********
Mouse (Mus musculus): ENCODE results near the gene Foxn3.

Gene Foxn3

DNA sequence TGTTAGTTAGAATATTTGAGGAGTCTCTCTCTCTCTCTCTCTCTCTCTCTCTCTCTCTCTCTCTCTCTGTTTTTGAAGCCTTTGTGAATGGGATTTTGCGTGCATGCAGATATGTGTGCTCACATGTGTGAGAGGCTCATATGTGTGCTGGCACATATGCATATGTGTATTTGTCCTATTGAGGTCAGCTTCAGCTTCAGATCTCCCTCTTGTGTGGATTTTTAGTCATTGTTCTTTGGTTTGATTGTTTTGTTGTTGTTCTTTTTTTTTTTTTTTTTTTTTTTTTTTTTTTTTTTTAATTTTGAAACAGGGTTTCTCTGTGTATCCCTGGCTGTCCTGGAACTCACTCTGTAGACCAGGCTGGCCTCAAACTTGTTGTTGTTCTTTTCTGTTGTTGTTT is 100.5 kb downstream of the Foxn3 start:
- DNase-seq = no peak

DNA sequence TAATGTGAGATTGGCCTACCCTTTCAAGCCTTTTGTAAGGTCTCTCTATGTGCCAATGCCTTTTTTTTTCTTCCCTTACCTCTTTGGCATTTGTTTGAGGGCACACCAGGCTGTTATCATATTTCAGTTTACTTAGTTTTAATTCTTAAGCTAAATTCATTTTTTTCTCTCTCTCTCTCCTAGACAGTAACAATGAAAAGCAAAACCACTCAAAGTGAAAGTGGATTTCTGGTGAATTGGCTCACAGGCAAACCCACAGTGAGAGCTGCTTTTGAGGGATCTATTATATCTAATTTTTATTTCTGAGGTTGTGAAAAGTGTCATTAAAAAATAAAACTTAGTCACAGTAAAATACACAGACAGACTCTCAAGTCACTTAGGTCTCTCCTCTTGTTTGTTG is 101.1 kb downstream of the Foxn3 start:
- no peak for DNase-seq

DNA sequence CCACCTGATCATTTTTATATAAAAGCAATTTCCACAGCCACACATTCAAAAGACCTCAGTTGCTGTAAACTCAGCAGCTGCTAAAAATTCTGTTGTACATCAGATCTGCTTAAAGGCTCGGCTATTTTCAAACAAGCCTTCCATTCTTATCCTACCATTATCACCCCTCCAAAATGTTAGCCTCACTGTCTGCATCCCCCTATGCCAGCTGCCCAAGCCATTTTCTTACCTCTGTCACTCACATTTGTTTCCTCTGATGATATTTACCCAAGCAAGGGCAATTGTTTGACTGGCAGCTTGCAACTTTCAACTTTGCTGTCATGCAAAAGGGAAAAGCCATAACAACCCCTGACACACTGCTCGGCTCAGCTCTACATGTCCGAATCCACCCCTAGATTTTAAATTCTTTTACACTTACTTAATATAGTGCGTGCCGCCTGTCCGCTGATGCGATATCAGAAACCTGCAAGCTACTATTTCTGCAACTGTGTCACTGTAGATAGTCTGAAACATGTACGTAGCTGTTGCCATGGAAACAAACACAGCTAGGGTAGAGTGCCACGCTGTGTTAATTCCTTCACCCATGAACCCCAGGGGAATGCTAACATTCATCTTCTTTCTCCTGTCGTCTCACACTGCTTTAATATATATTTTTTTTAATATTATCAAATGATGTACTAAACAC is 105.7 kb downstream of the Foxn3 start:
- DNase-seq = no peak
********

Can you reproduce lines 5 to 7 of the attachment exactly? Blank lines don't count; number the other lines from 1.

DNA sequence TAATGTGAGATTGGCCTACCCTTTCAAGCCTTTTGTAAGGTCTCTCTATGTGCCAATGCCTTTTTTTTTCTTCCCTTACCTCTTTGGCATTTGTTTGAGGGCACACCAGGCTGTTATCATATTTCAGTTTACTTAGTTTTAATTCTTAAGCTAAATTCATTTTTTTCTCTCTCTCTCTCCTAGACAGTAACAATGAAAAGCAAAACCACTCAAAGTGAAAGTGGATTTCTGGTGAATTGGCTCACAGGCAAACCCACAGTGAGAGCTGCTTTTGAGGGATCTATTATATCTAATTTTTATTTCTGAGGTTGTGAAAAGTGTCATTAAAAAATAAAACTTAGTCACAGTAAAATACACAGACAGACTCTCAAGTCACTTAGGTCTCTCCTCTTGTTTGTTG is 101.1 kb downstream of the Foxn3 start:
- no peak for DNase-seq

DNA sequence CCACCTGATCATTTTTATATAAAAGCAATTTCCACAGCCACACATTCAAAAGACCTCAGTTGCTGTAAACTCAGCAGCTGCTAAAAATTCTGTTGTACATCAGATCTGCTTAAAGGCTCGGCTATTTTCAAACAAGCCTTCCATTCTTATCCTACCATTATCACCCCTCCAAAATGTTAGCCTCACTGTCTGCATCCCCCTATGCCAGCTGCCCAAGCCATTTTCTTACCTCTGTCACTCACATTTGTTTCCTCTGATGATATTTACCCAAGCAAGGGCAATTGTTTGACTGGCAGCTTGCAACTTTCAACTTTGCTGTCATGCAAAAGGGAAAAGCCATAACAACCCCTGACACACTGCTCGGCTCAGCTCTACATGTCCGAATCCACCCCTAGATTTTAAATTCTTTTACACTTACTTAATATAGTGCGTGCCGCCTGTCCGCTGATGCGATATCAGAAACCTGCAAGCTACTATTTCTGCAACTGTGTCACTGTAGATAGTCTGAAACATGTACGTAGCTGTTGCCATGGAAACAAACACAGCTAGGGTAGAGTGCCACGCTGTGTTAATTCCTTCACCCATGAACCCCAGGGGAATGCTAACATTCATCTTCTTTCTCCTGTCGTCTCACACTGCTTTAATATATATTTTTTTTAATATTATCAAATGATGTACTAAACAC is 105.7 kb downstream of the Foxn3 start: